Play is the way. I like to say that play is actually the way we’re going to create a better world And then one of the things that I love about play is play is is play is naturally inclusive if you’re excluding people from a game, then you’re not playing because Play would play would never exclude plays is is is such a egalitarian empathetic perfect state of being that I think it’s a it’s an ideal that I just try to keep at the forefront of everything I’m doing. 

Lori: I love it. And also, so you’ve got your hat that says play and then your sweatshirt says inclusion is dope. I love. Do you sell those? 

Cody: They’re for sale on our website. 

Lori: Are they? Awesome. Okay, I’m going to get off here and buy one. immediately. 

Cody: Yeah, we have. I’m an older man now. It’s amazing to say that because in my mind, as I said, I’ve never grown up. I’m a little bit older at least. I’m 54 years old. We have an associate board that came up with this merchandise line. They were like, we need to attract a younger audience to Harper’s Playground. And so that was their idea to come up with this merch line. Inclusion is dope because dope is good. It turns out the kids and it’s also eye catching and all the rest. But yeah, inclusion is awesome. 

Lori: Yeah, that’s a great, great phrase. So what’s next for Harper’s Playground? What do you have going on that you’re excited about? 

Cody: I’m excited about so many things. We just opened our largest, most ambitious project this past weekend in Vancouver. So we’re gonna spend a lot of time celebrating it and activating it. We do an annual fundraiser that will be at that playground September 23rd.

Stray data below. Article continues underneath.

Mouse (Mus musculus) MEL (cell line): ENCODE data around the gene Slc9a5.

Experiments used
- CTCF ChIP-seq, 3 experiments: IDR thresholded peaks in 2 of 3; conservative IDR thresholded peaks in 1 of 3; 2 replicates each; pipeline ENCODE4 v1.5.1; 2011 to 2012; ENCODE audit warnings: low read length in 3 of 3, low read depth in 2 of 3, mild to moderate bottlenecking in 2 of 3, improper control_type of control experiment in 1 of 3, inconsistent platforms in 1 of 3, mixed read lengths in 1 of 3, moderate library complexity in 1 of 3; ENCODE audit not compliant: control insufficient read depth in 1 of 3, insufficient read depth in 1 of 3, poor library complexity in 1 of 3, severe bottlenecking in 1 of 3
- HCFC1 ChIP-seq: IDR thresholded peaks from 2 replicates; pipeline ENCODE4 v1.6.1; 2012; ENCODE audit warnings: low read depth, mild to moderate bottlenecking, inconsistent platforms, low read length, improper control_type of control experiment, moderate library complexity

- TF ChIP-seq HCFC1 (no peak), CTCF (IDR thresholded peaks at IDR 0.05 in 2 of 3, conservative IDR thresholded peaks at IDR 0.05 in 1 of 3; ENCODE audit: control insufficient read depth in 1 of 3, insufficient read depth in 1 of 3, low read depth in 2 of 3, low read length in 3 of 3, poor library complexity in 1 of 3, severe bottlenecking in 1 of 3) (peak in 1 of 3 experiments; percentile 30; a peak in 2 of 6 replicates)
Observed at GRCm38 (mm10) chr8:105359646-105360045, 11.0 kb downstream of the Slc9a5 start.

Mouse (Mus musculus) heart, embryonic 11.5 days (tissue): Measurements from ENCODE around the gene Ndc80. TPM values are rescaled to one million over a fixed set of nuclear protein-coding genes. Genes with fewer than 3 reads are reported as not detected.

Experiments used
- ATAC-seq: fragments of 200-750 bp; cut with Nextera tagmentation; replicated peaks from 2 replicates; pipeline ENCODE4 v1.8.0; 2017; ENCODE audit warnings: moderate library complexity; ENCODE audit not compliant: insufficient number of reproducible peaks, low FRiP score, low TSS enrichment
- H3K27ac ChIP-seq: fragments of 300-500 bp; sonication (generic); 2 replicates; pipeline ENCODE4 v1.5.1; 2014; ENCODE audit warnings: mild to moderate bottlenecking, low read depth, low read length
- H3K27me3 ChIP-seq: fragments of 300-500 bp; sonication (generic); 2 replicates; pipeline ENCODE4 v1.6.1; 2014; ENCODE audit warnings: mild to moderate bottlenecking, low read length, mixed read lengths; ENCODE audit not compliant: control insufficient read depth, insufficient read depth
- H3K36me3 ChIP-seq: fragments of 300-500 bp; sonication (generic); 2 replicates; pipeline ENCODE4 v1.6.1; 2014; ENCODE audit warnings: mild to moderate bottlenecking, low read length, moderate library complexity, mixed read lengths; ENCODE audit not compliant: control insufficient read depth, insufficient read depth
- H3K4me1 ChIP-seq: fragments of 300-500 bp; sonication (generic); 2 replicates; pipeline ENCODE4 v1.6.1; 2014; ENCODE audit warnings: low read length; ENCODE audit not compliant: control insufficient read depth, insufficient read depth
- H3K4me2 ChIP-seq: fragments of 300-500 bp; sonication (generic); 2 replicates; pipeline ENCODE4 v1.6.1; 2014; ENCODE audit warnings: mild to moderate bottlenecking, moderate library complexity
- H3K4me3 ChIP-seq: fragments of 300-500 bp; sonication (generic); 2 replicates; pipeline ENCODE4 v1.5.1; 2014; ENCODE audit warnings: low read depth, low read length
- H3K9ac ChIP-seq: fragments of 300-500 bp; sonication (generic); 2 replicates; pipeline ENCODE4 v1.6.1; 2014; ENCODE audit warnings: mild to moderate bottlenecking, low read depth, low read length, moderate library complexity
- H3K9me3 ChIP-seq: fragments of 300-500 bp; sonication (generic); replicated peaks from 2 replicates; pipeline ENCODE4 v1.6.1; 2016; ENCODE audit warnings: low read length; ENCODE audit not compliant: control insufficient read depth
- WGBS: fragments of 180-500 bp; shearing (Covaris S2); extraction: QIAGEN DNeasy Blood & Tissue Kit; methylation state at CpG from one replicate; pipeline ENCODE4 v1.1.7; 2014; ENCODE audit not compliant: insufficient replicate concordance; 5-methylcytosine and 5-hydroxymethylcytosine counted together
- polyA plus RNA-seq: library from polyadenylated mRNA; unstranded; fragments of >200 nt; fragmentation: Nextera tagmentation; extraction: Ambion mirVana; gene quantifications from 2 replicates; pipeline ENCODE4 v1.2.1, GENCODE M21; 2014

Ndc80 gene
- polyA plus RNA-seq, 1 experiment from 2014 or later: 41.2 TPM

But we have two projects in the Pacific Northwest that we’re designing in a town called Bothell, Washington. It’s a suburb of Seattle. We have one really exciting project in Selma, Alabama. It will be John Lewis Memorial Playground. 

And then we don’t have the project actually to speak of yet, but I have to make it happen. I promised Harper’s younger sister Lennon that she would get a playground of her own in New York City. And so I’m behind schedule on that. So I have to make that happen sooner than later. 

Lori: Ah, go Lennon. 

Cody: Yeah. 

Lori: And does Lennon have design, like her own design for this playground or ideas? 

Cody: Lennon has a lot of ideas. She wants everything possible in there, and it would be my job to help her learn the art of minimalism so that we make make room for the people. But she is Lennon is 14, and she has spent 13 of those 14 years completely immersed in Harper’s playground work. She always is recognizing if a place is not accessible and she she’s not only committed to the work, but she wants her own playground in her own name because her sister has many in her name. So there’s a little jealousy thing there. 

Lori: Well, sure. Who can blame her? But it is often the siblings who take on this role and there are, I don’t know, eyes and ears on inclusion. 

Cody: Yeah, for sure. 

Lori: Well, Cody, I think we’re about out of time for today. But thank you for your time. Thank you for your commitment and compassion and for building a more inclusive world one playground at a time. So I really appreciate it. 

Cody: Lori, thanks for having me. It was a fun conversation. I hope that people enjoyed it. 

Lori: Oh, they will. And I’m sure you’ll be getting a lot of purchases of your sweatshirts upcoming. 

Cody: They all, every penny goes to building more playgrounds. 

Lori: Perfect. 

[Outro music plays]

Thank you for joining us for today’s show. For more information, including how to subscribe and show notes, please head to our website. That’s seniainternational.org/podcasts. Until next time, cheers. 

[ Outro music plays ]

Thank you for joining us for today’s show. For more information including how to subscribe and shownotes, please head to our website. That’s SENIAinternational.org/podcasts. Until next time… cheers!